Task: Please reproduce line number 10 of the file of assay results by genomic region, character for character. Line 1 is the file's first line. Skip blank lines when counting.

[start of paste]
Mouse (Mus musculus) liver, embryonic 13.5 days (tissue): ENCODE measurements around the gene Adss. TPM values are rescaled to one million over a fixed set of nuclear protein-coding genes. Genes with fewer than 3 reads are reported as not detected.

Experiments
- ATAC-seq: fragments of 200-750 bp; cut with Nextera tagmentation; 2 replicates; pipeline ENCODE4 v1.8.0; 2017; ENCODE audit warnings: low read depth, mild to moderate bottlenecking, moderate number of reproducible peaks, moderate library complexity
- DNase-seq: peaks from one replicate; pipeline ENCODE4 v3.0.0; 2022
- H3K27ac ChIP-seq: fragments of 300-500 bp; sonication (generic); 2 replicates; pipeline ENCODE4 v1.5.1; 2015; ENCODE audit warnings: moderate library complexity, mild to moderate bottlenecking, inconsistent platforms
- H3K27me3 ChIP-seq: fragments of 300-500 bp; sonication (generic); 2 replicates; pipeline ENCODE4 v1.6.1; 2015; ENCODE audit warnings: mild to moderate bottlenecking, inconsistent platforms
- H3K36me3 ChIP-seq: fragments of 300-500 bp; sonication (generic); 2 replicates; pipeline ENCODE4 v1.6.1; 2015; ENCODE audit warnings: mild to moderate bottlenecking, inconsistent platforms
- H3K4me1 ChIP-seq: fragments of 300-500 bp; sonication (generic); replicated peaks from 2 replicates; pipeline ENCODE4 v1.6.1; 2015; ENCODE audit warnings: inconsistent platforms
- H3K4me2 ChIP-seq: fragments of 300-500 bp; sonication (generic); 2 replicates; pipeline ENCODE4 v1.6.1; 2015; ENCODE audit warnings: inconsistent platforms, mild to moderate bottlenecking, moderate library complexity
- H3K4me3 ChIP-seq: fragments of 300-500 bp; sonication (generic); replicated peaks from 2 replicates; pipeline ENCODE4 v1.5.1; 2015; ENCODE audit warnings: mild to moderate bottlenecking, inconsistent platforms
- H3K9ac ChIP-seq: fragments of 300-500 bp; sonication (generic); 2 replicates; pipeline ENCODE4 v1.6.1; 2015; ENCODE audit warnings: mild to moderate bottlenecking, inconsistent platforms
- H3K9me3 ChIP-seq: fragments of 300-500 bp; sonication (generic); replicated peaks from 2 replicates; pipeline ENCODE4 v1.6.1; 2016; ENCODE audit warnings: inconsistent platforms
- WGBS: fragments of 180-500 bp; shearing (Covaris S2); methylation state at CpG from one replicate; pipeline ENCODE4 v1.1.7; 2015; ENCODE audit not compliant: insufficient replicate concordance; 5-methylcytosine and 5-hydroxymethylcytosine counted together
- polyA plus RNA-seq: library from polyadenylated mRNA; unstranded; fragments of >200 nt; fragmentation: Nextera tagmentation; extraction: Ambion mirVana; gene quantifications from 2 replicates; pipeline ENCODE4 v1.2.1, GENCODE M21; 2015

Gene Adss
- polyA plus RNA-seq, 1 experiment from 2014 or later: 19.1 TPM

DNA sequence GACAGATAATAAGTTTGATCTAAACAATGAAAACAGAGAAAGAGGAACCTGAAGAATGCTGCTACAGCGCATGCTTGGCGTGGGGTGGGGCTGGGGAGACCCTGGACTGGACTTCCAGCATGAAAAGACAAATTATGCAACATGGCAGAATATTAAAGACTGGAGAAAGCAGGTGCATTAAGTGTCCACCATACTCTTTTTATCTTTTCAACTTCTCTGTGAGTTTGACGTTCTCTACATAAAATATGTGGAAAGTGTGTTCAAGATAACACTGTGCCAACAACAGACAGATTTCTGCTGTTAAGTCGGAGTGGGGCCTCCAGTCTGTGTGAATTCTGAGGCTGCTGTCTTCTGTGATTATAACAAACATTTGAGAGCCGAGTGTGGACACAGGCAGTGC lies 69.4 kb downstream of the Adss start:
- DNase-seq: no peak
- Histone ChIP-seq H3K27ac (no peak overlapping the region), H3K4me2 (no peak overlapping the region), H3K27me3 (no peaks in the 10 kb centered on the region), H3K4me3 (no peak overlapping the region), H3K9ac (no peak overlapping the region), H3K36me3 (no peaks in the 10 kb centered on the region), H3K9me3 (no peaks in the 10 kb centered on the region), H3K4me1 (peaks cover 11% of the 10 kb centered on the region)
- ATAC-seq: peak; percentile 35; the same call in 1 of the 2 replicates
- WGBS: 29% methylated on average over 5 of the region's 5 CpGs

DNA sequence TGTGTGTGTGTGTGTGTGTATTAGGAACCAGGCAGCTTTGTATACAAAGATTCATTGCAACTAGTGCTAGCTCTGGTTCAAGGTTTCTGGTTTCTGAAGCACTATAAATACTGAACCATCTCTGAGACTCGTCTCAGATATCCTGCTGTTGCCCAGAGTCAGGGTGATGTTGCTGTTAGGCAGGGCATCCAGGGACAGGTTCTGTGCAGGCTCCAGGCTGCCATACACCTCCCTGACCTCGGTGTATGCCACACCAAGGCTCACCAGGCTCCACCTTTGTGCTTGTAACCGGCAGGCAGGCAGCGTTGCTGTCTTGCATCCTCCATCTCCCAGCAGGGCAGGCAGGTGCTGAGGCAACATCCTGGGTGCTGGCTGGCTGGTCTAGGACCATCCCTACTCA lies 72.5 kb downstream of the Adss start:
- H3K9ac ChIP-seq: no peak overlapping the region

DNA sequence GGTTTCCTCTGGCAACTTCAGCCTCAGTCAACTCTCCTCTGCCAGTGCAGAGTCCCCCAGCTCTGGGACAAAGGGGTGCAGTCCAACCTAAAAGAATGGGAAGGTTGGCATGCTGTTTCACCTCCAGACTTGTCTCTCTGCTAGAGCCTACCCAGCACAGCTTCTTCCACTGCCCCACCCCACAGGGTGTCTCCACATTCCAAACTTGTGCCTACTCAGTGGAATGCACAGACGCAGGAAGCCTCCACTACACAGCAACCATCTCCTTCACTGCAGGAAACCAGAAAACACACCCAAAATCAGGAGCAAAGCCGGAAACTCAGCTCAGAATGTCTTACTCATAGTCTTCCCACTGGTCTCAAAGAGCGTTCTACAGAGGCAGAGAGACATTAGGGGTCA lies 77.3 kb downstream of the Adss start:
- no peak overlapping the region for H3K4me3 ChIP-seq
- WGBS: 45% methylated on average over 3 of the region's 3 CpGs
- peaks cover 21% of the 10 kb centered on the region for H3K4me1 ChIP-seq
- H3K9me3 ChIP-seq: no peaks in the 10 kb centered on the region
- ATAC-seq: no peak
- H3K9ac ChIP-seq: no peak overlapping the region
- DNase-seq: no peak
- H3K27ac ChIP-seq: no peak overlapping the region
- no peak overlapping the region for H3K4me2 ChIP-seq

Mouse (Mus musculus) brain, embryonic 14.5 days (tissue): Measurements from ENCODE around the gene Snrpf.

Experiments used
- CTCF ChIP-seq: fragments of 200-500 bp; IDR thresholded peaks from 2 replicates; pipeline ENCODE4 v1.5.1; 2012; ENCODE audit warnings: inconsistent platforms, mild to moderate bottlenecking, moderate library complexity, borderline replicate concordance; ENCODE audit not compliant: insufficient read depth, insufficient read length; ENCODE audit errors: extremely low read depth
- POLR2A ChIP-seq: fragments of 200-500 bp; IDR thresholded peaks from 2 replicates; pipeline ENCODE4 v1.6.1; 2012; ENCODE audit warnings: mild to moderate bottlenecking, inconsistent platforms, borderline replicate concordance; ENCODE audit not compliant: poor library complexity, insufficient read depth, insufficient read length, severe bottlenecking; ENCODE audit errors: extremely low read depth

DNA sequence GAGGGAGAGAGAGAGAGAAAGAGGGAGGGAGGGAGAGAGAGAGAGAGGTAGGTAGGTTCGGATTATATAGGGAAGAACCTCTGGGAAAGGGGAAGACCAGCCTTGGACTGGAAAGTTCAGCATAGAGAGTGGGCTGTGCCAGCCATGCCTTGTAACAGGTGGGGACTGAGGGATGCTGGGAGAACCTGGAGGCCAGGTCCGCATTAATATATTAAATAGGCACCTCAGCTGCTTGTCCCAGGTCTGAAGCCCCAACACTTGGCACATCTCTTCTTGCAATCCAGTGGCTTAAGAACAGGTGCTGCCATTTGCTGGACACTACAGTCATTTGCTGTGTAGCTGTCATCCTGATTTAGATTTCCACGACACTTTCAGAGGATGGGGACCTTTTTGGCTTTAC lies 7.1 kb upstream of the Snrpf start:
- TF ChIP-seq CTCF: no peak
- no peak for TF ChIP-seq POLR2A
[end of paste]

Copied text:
- H3K4me3 ChIP-seq: fragments of 300-500 bp; sonication (generic); replicated peaks from 2 replicates; pipeline ENCODE4 v1.5.1; 2015; ENCODE audit warnings: mild to moderate bottlenecking, inconsistent platforms